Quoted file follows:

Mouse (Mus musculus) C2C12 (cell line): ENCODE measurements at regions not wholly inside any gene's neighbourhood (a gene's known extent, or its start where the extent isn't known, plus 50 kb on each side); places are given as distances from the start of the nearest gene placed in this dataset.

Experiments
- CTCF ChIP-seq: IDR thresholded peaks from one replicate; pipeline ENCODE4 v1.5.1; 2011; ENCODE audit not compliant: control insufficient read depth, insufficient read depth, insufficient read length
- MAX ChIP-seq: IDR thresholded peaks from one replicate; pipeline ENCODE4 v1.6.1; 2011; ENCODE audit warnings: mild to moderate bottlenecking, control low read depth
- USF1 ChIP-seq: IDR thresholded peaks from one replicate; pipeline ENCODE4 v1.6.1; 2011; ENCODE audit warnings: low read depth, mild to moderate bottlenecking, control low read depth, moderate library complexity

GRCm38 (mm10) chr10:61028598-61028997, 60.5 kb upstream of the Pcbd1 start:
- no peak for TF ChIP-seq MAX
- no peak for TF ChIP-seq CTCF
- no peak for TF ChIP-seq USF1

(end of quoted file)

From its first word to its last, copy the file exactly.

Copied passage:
Mouse (Mus musculus) C2C12 (cell line): ENCODE measurements at regions not wholly inside any gene's neighbourhood (a gene's known extent, or its start where the extent isn't known, plus 50 kb on each side); places are given as distances from the start of the nearest gene placed in this dataset.

Experiments
- CTCF ChIP-seq: IDR thresholded peaks from one replicate; pipeline ENCODE4 v1.5.1; 2011; ENCODE audit not compliant: control insufficient read depth, insufficient read depth, insufficient read length
- MAX ChIP-seq: IDR thresholded peaks from one replicate; pipeline ENCODE4 v1.6.1; 2011; ENCODE audit warnings: mild to moderate bottlenecking, control low read depth
- USF1 ChIP-seq: IDR thresholded peaks from one replicate; pipeline ENCODE4 v1.6.1; 2011; ENCODE audit warnings: low read depth, mild to moderate bottlenecking, control low read depth, moderate library complexity

GRCm38 (mm10) chr10:61028598-61028997, 60.5 kb upstream of the Pcbd1 start:
- no peak for TF ChIP-seq MAX
- no peak for TF ChIP-seq CTCF
- no peak for TF ChIP-seq USF1